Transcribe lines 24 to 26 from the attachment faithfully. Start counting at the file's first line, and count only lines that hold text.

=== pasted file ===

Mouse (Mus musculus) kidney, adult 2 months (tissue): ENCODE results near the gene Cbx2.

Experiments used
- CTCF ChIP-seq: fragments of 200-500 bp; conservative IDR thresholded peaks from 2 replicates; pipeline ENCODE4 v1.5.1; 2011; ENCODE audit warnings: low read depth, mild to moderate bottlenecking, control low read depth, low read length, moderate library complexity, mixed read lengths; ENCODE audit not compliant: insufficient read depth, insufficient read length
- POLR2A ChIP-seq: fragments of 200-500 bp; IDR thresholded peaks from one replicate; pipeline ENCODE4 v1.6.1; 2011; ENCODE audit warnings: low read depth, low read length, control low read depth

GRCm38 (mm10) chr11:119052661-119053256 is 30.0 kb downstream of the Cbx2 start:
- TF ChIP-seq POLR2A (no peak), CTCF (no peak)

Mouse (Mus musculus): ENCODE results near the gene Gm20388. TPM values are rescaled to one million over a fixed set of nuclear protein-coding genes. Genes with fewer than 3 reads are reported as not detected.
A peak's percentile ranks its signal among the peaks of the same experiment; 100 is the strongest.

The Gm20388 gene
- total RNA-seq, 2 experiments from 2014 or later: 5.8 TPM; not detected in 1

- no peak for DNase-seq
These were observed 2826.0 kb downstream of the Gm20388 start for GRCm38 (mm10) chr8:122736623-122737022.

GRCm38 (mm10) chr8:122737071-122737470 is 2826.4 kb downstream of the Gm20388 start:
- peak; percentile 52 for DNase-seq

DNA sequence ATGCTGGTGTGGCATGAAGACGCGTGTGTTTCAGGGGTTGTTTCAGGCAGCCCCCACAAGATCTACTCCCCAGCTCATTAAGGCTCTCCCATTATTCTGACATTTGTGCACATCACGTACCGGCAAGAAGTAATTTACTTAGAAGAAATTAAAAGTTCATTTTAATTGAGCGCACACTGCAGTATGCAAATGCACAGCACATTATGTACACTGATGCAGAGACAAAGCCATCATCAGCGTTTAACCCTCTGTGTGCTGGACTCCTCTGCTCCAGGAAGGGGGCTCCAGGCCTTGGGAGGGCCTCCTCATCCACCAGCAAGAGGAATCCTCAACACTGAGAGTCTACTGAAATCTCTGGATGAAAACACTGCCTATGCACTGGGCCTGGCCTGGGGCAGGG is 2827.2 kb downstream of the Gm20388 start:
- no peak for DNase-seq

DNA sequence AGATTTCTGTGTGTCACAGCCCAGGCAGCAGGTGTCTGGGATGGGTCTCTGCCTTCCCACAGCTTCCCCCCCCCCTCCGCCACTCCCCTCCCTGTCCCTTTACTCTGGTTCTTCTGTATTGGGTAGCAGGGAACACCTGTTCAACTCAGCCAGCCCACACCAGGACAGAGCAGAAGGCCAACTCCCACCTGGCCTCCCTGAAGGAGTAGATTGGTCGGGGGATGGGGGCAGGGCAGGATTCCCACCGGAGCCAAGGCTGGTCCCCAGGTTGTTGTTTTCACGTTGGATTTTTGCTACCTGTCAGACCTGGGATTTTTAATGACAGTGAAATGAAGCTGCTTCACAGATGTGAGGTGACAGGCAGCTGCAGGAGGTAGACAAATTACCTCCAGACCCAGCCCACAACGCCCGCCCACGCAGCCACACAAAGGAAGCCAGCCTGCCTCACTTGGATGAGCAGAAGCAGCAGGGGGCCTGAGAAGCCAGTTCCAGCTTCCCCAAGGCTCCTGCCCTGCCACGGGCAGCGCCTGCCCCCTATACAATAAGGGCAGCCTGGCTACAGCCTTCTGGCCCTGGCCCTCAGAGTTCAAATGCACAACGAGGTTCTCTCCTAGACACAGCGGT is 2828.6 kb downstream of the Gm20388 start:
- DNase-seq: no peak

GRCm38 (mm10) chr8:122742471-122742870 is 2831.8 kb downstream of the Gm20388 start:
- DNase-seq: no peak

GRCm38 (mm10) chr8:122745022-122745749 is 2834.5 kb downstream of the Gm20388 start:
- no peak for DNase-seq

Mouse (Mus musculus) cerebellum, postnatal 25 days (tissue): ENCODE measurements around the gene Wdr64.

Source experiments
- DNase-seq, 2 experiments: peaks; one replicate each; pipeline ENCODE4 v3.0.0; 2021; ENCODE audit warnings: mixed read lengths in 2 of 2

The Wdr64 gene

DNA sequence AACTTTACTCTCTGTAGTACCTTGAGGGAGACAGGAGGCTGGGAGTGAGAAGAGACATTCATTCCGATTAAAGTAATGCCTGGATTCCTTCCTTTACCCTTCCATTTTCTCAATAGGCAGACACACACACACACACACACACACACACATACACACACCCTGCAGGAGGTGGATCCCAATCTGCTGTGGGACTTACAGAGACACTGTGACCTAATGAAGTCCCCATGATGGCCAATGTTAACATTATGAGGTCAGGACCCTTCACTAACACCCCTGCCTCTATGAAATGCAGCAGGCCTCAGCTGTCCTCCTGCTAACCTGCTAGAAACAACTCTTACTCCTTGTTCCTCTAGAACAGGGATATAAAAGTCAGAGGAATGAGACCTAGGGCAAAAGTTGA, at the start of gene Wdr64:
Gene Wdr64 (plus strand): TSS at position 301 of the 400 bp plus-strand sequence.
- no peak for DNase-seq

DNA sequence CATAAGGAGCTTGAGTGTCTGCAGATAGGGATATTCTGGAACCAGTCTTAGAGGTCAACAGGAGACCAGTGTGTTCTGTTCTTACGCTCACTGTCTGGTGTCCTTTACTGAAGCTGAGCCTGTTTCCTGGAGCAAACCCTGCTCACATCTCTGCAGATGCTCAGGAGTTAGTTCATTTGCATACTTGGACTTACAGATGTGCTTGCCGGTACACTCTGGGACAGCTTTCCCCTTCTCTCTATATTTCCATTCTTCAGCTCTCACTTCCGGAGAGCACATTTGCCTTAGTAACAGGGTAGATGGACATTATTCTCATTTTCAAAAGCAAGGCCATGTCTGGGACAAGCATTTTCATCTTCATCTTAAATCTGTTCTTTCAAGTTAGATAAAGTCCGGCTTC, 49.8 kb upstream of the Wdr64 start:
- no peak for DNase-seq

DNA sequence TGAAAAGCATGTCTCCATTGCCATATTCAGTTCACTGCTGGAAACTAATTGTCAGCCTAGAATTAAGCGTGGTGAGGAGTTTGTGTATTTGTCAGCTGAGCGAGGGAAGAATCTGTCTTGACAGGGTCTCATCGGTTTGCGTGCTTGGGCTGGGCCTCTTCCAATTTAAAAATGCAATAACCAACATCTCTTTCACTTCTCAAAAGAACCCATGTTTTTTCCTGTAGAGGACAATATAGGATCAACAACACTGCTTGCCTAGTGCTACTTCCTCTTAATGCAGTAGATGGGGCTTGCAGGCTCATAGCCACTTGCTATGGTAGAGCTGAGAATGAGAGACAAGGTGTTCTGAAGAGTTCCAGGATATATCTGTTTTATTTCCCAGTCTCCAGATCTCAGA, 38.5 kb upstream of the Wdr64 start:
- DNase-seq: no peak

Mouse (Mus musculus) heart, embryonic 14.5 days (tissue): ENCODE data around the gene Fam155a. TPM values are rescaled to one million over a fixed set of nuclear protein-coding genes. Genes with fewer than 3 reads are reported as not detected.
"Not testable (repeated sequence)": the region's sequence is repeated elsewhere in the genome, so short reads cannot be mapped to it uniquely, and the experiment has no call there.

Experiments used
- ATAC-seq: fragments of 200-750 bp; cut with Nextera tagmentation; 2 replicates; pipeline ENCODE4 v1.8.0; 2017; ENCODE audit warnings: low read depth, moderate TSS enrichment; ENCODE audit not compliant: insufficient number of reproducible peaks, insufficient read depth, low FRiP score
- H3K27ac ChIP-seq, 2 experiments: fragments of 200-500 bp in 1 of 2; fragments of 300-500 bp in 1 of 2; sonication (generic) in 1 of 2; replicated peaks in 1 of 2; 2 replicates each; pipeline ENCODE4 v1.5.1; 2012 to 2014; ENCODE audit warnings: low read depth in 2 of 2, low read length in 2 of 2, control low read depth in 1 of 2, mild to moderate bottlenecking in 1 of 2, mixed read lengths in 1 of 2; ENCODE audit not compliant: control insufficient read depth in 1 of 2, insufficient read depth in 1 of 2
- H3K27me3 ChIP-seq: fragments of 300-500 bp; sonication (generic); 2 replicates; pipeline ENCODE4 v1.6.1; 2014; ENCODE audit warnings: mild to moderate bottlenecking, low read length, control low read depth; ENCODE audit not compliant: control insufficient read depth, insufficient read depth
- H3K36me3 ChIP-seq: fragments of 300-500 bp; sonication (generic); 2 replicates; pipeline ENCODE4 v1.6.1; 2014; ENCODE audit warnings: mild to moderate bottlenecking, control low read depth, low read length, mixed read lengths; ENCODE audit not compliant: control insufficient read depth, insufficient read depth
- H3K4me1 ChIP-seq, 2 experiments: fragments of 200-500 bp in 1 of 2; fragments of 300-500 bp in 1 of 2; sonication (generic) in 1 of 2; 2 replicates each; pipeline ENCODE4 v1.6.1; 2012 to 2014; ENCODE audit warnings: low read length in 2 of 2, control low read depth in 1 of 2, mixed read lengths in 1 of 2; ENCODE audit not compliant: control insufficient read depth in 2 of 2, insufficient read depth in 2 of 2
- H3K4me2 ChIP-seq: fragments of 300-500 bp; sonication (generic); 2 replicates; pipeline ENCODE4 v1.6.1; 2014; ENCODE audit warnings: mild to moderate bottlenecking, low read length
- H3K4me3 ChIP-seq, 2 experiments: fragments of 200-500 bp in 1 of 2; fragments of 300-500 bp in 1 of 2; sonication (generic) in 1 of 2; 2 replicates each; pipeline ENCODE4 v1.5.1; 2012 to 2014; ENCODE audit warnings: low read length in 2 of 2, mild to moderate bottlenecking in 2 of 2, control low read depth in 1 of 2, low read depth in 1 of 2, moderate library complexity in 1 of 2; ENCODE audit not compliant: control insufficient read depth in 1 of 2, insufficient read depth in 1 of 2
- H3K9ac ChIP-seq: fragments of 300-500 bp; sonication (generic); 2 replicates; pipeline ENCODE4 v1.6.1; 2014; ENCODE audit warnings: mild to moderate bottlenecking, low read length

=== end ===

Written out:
Source experiments
- DNase-seq, 2 experiments: peaks; one replicate each; pipeline ENCODE4 v3.0.0; 2021; ENCODE audit warnings: mixed read lengths in 2 of 2

The Wdr64 gene